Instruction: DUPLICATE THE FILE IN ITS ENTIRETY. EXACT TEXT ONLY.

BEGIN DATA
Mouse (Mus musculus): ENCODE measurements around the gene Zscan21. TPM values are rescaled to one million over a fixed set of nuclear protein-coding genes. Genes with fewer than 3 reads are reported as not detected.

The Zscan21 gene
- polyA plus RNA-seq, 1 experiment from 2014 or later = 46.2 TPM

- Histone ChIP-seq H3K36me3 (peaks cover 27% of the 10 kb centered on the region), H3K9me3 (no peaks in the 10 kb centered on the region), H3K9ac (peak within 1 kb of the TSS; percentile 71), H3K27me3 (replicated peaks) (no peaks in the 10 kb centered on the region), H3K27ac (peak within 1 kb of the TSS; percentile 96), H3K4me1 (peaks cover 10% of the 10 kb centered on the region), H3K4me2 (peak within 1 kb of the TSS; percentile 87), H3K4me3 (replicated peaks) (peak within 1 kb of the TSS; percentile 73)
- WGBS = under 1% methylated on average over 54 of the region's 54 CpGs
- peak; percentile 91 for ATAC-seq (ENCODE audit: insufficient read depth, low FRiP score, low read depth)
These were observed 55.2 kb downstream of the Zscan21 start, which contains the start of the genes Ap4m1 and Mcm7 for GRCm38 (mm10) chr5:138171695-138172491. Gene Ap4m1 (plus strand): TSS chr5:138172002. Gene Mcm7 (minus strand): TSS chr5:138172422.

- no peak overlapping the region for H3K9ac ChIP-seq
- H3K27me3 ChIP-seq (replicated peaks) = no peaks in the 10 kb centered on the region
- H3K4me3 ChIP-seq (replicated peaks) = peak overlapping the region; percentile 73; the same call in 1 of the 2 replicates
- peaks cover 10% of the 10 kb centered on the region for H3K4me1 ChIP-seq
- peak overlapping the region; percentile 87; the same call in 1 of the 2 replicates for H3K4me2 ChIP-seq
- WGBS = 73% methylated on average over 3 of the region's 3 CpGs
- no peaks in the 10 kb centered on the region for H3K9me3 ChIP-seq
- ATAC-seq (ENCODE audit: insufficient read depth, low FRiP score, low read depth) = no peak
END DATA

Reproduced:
Mouse (Mus musculus): ENCODE measurements around the gene Zscan21. TPM values are rescaled to one million over a fixed set of nuclear protein-coding genes. Genes with fewer than 3 reads are reported as not detected.

The Zscan21 gene
- polyA plus RNA-seq, 1 experiment from 2014 or later = 46.2 TPM

- Histone ChIP-seq H3K36me3 (peaks cover 27% of the 10 kb centered on the region), H3K9me3 (no peaks in the 10 kb centered on the region), H3K9ac (peak within 1 kb of the TSS; percentile 71), H3K27me3 (replicated peaks) (no peaks in the 10 kb centered on the region), H3K27ac (peak within 1 kb of the TSS; percentile 96), H3K4me1 (peaks cover 10% of the 10 kb centered on the region), H3K4me2 (peak within 1 kb of the TSS; percentile 87), H3K4me3 (replicated peaks) (peak within 1 kb of the TSS; percentile 73)
- WGBS = under 1% methylated on average over 54 of the region's 54 CpGs
- peak; percentile 91 for ATAC-seq (ENCODE audit: insufficient read depth, low FRiP score, low read depth)
These were observed 55.2 kb downstream of the Zscan21 start, which contains the start of the genes Ap4m1 and Mcm7 for GRCm38 (mm10) chr5:138171695-138172491. Gene Ap4m1 (plus strand): TSS chr5:138172002. Gene Mcm7 (minus strand): TSS chr5:138172422.

- no peak overlapping the region for H3K9ac ChIP-seq
- H3K27me3 ChIP-seq (replicated peaks) = no peaks in the 10 kb centered on the region
- H3K4me3 ChIP-seq (replicated peaks) = peak overlapping the region; percentile 73; the same call in 1 of the 2 replicates
- peaks cover 10% of the 10 kb centered on the region for H3K4me1 ChIP-seq
- peak overlapping the region; percentile 87; the same call in 1 of the 2 replicates for H3K4me2 ChIP-seq
- WGBS = 73% methylated on average over 3 of the region's 3 CpGs
- no peaks in the 10 kb centered on the region for H3K9me3 ChIP-seq
- ATAC-seq (ENCODE audit: insufficient read depth, low FRiP score, low read depth) = no peak